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Phonemes and language | Automatic transcription | Authôt |
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Phonemes and language

Phonemes and study of language

As a major player in automatic speech to text transcription, we choose to underline the development of language. The idea is to understand how does a language form and then, how the voice recognition technology works?

Linguistics is the scientific study of language, including language form, meaning and language in context. There are different fields of analysis:

  • Phonology: is a branch of linguistics concerned with the systematic organization of sounds in languages. It has traditionally focused largely on the study of the systems of phonemes in particular languages.
  • Phonetics: on the other hand, comprises the study of the sounds of human speech. It is concerned with the physical properties of speech sounds (as physiological production, acoustic properties or auditory perceptions).

Phonetics gives a very specific description of sounds but no sound is unique. The variety of sounds that the human voice is able to produce is infinite.
For example the sound [i] is different if it is pronounced by a man or by a woman, and it can also be different from a single person depending on moments (emotion, cold).

As part of language analysis, we can ask ourselves: how we understand each other and how sounds can be correctly detected despite different tones of voice or accents?

Phonology’s response is that language does not retain all sound differences, it only retains difference within relevant sounds in the linguistic system, significant variations. There are therefore functions.
The sound [i] in English complete the same function regardless the speaker or the pronunciation, it corresponds to
the phoneme /i/.

The Collins defines a phoneme as one of the set of speech sounds in any given language that serve to distinguish one word from another. A phoneme may consist of several phonetically distinct articulations, which are regarded as identical by native speakers, since one articulation may be substituted for another without any change of meaning.

In our previous article Closed caption and language learning, we saw that languages from all over the world use different phonemes. That’s what makes language learning more complex.

A phoneme is the smallest unit of speech that can be used to make one word different from another word. In linguistics, we speak of distinctive units of pronunciation. Phonemes are represented by letters between slashes: /a/, /b/,/r/… , under the rule one phoneme = one symbol.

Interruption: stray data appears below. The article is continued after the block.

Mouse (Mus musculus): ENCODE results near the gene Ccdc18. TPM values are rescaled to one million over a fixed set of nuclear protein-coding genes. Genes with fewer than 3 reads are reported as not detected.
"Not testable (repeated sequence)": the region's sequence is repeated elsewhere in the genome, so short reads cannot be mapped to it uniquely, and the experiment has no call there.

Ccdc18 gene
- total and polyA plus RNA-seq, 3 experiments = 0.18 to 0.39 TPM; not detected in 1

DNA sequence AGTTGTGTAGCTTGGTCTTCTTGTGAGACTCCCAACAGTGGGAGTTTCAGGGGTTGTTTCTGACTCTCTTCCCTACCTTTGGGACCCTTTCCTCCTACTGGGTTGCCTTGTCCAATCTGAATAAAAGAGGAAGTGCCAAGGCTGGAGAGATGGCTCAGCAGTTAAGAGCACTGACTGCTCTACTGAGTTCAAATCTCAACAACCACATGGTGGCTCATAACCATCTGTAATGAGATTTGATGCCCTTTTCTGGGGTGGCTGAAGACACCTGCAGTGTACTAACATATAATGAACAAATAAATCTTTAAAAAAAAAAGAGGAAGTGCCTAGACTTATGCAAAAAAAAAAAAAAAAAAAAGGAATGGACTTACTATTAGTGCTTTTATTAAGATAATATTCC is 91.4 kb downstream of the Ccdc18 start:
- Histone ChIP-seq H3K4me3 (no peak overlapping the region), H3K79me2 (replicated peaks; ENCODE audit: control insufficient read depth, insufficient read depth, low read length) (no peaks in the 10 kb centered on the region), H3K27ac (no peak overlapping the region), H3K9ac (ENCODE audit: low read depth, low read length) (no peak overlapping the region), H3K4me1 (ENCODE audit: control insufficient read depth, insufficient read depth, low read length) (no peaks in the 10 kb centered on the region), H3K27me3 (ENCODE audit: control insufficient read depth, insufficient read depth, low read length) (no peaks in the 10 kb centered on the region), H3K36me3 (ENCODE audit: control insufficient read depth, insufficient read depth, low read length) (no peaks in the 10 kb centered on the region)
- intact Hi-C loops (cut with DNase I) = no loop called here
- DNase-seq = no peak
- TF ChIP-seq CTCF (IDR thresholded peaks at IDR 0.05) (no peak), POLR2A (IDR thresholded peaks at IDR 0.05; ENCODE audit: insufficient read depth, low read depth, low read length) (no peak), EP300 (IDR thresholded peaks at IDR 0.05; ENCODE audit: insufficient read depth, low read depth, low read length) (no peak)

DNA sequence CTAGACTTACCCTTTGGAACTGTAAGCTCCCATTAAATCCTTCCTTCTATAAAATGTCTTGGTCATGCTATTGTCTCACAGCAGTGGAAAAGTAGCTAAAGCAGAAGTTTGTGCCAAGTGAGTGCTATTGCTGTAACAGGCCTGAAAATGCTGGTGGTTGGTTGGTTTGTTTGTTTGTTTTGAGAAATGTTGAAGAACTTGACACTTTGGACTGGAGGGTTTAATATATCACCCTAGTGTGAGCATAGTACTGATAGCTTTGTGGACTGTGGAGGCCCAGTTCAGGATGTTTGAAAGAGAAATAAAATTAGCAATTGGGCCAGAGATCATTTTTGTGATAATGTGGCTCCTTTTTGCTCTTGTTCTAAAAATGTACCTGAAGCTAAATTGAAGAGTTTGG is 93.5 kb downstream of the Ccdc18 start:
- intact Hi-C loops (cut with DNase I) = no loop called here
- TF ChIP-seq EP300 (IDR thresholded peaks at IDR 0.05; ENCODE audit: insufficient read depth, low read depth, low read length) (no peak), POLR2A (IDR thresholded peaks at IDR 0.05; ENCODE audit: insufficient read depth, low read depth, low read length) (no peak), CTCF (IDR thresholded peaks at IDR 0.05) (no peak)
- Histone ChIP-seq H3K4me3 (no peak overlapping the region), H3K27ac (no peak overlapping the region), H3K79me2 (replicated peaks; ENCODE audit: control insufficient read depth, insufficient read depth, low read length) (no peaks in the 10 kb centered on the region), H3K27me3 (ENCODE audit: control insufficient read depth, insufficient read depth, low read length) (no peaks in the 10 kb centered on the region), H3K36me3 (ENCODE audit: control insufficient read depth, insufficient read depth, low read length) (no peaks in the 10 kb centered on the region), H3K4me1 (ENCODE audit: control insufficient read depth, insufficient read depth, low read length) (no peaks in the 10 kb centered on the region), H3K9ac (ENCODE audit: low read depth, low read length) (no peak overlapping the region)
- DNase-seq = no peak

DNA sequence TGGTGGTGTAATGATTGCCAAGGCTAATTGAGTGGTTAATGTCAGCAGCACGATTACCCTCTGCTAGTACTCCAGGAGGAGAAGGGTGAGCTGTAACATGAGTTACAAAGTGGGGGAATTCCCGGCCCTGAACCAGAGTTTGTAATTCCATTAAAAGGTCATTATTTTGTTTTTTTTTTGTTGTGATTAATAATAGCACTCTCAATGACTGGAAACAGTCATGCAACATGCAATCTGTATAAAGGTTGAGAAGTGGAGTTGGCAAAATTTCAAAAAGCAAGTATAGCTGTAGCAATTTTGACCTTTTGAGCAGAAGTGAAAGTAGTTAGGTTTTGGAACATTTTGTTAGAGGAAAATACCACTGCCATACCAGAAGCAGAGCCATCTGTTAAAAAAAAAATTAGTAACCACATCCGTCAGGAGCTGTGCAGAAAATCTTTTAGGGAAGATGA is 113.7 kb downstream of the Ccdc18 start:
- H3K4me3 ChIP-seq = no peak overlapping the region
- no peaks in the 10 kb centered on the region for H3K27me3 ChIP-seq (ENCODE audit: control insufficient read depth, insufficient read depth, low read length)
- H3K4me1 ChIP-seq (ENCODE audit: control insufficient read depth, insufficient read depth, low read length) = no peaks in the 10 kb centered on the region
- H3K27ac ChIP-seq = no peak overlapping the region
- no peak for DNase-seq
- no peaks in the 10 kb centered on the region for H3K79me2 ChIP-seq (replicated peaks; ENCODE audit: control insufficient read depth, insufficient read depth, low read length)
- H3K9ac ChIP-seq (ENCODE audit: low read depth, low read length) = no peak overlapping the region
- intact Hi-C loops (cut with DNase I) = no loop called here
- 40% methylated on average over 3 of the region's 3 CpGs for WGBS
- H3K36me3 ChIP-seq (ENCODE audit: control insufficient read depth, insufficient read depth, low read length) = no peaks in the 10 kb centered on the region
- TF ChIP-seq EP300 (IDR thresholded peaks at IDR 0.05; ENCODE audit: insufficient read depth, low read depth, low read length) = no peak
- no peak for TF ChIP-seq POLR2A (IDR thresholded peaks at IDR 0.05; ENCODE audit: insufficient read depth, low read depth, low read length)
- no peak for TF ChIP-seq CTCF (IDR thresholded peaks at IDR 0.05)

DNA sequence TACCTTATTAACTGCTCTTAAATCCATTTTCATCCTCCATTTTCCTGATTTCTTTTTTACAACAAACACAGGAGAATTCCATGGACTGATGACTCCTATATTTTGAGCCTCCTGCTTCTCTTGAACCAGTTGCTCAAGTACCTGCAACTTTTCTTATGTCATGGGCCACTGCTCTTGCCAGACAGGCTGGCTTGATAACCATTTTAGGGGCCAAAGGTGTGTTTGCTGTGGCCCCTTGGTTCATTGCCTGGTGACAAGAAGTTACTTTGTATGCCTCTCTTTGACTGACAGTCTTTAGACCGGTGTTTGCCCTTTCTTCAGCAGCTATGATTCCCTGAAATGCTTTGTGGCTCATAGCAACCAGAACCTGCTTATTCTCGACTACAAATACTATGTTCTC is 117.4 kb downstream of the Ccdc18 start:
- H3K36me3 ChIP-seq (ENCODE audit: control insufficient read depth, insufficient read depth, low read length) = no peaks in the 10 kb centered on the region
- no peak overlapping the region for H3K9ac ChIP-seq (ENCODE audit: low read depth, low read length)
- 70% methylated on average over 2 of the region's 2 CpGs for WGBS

In English, there are 44 phonemes: 24 consonants + 20 vowels.



From speech to text

Some phonemes are phonetically very close, although a student who have difficulties with the spoken language, is more likely to make mistakes in transcription or spelling.
The reference for the learner will be what « he hears in his head » when he breaks down the word to write. In this way, if he pronounces incorrectly, he will transcribe what “he has heard”.

Production of a sound and perception of phonemes may therefore cause problems in spelling. This can further complicate the automatic speech recognition or voice recognition.

In Speech and human machine dialog, of Wolfgang Minker and Samir Bennacef, authors explain that the automatic speech recognition is a complex area, because there is a major difference between the formal language, used and understood by machines, and the natural language used by humans. The formal language is defined by strict and unambiguous syntax rules. On the opposite, in natural language, words or sentences can have several meanings depending on the speaker’s intonation or the context.

Some mistakes of human or machine transcription may be caused by a poor phonological understanding of language. We can say that quality of speech to text transcription depends on the speaker’s language (pronunciation, intonation).

Voice recognition system allowing automatic transcription of Authôt will be presented in upcoming article, stay tuned! 🙂

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